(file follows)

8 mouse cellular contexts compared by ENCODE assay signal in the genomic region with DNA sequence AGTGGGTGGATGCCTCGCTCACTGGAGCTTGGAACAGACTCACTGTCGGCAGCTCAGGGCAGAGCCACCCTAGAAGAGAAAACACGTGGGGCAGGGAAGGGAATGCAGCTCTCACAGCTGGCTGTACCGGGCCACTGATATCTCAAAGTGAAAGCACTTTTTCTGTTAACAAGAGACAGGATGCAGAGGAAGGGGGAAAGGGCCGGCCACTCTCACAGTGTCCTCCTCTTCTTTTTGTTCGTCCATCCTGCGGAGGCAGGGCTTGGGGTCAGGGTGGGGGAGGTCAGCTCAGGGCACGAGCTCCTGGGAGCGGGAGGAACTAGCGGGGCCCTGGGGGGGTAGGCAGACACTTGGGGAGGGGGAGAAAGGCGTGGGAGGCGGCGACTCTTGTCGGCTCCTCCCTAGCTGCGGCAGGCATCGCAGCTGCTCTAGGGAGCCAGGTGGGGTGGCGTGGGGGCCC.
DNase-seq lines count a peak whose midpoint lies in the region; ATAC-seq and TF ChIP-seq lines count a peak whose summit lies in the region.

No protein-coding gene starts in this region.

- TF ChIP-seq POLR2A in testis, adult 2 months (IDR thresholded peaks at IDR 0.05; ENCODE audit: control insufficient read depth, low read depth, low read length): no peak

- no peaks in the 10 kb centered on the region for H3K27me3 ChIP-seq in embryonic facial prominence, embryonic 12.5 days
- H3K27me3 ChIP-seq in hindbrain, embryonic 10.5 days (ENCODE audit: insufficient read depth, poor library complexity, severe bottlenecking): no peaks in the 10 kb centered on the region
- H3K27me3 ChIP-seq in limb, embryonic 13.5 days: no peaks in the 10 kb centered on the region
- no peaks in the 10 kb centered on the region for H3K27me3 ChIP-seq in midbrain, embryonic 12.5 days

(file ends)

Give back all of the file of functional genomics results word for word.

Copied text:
8 mouse cellular contexts compared by ENCODE assay signal in the genomic region with DNA sequence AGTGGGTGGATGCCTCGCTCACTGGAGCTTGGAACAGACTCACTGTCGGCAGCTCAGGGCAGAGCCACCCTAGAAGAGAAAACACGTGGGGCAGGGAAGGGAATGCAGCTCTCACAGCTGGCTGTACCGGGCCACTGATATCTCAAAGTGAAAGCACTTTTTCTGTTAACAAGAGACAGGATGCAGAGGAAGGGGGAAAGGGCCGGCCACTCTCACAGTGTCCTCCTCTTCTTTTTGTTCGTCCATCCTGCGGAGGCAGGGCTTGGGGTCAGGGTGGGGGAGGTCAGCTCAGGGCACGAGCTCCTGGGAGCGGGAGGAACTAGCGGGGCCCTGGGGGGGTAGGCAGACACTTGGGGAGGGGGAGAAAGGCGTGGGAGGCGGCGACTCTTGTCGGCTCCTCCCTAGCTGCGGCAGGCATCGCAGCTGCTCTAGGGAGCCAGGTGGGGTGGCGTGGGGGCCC.
DNase-seq lines count a peak whose midpoint lies in the region; ATAC-seq and TF ChIP-seq lines count a peak whose summit lies in the region.

No protein-coding gene starts in this region.

- TF ChIP-seq POLR2A in testis, adult 2 months (IDR thresholded peaks at IDR 0.05; ENCODE audit: control insufficient read depth, low read depth, low read length): no peak

- no peaks in the 10 kb centered on the region for H3K27me3 ChIP-seq in embryonic facial prominence, embryonic 12.5 days
- H3K27me3 ChIP-seq in hindbrain, embryonic 10.5 days (ENCODE audit: insufficient read depth, poor library complexity, severe bottlenecking): no peaks in the 10 kb centered on the region
- H3K27me3 ChIP-seq in limb, embryonic 13.5 days: no peaks in the 10 kb centered on the region
- no peaks in the 10 kb centered on the region for H3K27me3 ChIP-seq in midbrain, embryonic 12.5 days